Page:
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Given the 2 examples below:

  1. I wish you were here now

  2. If he were in the situation that you've been 2 weeks ago, we wouldn't have bothered about it now

The word 'were' is used as a subjunctive and my question is: To me, because of the signaling words now and 2 weeks ago, the first example is a thinking and a usage of the word 'were' in the present, though a hypothetical situation and the second example shows 'were' for a past thinking and again a hypothetical situation. Is it so? I also found the article on Wikipedia (English subjunctive - were) but I didn't find the section entitled 'Use of the past subjunctive' to be clarifying. Despite having the name of PAST SUBJUNCTIVE , the first example to me is very present. So to summarize and ask it in a more comprised way:

What are the tenses of the were subjunctive? Does a native speaker think on the tense of this verb 'were' when used as a subjunctive?

Thank you

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    Historically were is " past subjunctive" (which for every other verb in the language is identical with the simple past). This does not mean that it has any hint of past meaning at all: it is simply a name given to this form, which is used for counter-factuals.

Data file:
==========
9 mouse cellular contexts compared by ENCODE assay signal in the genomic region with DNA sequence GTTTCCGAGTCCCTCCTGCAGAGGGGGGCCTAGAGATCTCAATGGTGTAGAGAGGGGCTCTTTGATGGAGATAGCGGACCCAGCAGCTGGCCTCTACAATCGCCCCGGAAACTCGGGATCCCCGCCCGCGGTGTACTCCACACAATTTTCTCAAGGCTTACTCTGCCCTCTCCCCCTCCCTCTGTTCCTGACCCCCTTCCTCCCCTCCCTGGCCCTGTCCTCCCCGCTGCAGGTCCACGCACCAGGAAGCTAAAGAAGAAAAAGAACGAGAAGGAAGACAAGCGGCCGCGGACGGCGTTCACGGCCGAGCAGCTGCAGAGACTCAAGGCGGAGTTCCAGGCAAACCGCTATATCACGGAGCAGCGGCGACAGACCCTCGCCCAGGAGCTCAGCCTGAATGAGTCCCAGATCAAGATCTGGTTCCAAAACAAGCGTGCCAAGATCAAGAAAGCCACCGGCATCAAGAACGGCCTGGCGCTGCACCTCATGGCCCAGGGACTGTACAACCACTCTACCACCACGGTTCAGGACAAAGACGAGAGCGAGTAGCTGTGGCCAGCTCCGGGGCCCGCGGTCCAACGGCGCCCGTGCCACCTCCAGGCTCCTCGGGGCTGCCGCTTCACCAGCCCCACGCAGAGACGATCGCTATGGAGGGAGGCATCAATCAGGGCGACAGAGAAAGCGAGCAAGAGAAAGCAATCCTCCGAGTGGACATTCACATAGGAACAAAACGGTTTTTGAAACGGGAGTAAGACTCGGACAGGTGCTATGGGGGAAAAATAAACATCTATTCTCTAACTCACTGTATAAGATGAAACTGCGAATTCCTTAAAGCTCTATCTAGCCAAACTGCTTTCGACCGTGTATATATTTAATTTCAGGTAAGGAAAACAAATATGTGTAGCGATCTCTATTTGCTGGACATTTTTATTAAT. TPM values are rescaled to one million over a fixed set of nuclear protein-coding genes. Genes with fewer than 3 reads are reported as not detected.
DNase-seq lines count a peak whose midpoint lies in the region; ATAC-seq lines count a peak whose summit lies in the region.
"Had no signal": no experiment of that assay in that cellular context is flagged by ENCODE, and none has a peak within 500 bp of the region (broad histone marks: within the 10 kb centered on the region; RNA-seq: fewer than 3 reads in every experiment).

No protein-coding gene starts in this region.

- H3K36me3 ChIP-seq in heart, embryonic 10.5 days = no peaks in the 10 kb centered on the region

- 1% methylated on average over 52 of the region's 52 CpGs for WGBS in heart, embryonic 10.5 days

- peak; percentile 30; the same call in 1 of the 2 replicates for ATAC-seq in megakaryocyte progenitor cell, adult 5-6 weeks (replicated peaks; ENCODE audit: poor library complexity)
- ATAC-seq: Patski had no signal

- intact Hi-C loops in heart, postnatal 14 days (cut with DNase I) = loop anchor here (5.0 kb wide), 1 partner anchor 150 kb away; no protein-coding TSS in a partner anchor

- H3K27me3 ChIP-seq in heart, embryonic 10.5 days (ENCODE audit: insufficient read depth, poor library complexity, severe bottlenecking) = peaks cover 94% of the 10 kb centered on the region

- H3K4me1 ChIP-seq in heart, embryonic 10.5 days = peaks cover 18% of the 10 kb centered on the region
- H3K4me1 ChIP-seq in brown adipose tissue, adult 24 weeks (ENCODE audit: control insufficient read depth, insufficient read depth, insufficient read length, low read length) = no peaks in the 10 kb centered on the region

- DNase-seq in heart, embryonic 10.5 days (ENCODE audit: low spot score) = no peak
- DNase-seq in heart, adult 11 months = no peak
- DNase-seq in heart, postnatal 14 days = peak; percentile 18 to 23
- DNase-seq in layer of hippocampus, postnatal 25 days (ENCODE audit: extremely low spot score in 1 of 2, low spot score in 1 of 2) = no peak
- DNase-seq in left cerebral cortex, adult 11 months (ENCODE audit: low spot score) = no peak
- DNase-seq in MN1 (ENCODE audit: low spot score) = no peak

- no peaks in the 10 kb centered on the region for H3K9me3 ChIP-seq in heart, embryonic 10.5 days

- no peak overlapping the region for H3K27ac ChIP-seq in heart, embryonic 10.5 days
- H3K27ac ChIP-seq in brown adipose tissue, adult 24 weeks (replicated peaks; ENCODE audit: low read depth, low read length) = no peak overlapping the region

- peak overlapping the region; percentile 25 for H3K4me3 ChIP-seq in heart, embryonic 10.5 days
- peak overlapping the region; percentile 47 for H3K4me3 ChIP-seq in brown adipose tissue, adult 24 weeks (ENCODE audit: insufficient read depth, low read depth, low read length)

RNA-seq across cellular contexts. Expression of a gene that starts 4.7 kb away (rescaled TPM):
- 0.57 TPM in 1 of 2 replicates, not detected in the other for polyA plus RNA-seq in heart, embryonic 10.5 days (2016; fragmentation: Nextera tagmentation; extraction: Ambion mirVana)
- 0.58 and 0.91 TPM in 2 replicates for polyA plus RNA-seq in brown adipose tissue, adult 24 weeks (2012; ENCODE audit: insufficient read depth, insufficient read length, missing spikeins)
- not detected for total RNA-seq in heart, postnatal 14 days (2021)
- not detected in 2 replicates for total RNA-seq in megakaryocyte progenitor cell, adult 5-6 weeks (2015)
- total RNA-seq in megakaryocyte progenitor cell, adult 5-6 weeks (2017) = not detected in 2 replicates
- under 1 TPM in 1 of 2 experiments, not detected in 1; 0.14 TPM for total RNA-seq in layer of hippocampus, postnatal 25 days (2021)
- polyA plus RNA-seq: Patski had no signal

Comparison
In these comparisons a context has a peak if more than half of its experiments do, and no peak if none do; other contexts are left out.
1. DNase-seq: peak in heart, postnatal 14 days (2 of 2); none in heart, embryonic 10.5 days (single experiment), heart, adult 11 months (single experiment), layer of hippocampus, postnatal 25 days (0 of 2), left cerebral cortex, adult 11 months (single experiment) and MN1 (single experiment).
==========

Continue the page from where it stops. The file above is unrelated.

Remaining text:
– Colin Fine
    Mar 22 '20 at 18:10
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Both of your example sentences are using were to refer to a present (but nonfactual) condition.

I wish you were here now.

This means that you aren't actually here now.

The second sentence is the same, but I need to rephrase it slightly for it to be grammatical (and, perhaps, to make it understandably in the present):

If he were in the same situation now that you had been 2 weeks ago, we wouldn't be bothered about it.

You will note that I added a word, move now closer to the start of the sentence, and changed a couple of tenses.

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I wish you were here now.

But you are not. That sentence is said in a present time about what one wishes in the present.

1) If he had been in the situation you were in 2 weeks ago, we we wouldn't have bothered about it now.

The second sentence is about one thing preceding another in the past: you were in a situation two weeks ago, and if he had been in it, x would have happened. had been is present perfect and precedes the situation you were in.

or
2) If he were in the situation you were in 2 weeks ago, etc.

Again, "if he were" would be said at a present time. It is not past tense. It is like the first example.

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